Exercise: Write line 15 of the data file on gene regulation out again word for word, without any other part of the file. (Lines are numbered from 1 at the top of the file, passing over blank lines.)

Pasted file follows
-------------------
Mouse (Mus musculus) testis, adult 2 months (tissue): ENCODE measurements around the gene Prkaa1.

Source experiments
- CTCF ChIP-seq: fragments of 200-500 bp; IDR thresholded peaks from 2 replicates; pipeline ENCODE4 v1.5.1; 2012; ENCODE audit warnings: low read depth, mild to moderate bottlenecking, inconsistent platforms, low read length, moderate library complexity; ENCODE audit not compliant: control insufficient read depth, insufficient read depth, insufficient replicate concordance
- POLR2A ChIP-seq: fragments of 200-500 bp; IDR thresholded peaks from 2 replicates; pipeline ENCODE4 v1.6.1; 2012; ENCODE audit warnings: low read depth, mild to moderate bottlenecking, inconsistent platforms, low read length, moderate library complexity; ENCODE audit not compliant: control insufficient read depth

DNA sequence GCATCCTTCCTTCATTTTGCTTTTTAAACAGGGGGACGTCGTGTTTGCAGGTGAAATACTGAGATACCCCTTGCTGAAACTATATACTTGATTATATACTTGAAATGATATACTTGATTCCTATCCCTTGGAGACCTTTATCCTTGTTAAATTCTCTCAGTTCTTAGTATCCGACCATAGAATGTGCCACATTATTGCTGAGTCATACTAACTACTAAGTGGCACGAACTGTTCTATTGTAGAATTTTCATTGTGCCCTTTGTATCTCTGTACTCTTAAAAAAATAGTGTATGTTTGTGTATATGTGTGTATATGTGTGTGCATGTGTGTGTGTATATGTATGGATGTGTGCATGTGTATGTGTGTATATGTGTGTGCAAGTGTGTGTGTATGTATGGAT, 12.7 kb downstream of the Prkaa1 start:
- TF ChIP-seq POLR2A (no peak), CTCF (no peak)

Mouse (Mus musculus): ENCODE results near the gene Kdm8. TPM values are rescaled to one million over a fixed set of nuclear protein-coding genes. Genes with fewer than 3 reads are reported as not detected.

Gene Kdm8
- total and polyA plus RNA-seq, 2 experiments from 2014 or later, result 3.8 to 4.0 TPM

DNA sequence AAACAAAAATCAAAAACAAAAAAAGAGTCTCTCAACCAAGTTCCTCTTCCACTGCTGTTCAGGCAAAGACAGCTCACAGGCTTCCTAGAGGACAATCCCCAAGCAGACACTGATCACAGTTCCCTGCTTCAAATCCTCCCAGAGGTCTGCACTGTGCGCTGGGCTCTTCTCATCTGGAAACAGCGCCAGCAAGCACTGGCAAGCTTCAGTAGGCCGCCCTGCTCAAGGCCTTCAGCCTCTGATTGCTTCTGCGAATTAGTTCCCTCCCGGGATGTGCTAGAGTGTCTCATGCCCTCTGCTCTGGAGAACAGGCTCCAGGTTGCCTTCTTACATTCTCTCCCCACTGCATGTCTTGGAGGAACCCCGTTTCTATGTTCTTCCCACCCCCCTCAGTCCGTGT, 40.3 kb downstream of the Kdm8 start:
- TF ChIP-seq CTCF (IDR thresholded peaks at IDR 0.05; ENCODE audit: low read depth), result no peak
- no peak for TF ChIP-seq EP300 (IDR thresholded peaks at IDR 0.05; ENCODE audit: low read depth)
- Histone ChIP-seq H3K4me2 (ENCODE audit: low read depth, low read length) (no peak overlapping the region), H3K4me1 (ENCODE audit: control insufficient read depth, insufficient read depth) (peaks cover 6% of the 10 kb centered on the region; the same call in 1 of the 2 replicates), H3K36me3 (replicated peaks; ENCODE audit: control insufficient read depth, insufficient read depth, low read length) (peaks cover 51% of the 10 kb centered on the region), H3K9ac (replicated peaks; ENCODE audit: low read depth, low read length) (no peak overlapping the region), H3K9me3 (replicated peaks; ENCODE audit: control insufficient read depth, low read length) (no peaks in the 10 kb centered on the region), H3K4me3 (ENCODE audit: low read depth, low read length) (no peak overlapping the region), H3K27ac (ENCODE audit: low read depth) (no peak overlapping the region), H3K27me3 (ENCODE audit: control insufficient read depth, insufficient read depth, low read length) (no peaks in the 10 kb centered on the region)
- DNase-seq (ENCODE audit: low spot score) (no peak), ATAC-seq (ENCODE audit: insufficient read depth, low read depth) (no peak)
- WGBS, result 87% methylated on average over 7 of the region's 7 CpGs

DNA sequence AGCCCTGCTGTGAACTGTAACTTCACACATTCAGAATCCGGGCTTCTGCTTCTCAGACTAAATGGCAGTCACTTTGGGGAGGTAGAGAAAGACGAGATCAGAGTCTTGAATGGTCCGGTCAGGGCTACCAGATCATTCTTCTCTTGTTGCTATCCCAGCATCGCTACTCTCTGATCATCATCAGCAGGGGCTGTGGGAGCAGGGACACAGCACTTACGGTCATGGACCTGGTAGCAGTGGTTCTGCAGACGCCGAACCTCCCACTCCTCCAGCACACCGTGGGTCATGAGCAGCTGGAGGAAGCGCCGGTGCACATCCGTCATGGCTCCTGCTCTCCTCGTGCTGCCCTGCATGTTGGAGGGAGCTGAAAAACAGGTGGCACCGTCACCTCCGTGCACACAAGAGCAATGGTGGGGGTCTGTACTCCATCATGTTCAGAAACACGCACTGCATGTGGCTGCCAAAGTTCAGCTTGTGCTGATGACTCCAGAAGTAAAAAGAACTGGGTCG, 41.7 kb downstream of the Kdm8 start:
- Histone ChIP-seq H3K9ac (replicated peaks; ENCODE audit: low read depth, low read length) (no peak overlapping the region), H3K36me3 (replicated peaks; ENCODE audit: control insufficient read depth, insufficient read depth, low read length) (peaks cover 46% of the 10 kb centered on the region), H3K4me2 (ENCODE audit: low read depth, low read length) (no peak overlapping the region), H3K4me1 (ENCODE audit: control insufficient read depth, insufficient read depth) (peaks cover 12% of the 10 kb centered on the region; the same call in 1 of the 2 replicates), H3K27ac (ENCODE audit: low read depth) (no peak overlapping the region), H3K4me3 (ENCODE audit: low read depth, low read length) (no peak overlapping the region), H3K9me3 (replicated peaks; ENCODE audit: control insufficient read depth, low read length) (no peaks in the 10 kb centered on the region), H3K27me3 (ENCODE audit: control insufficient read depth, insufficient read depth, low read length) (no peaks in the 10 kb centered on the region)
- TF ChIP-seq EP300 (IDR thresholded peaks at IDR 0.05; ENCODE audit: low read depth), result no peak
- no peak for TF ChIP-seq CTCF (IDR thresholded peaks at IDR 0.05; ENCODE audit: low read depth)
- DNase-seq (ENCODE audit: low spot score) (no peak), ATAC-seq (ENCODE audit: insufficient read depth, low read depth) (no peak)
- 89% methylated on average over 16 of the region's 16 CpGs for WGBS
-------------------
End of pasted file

- WGBS, result 87% methylated on average over 7 of the region's 7 CpGs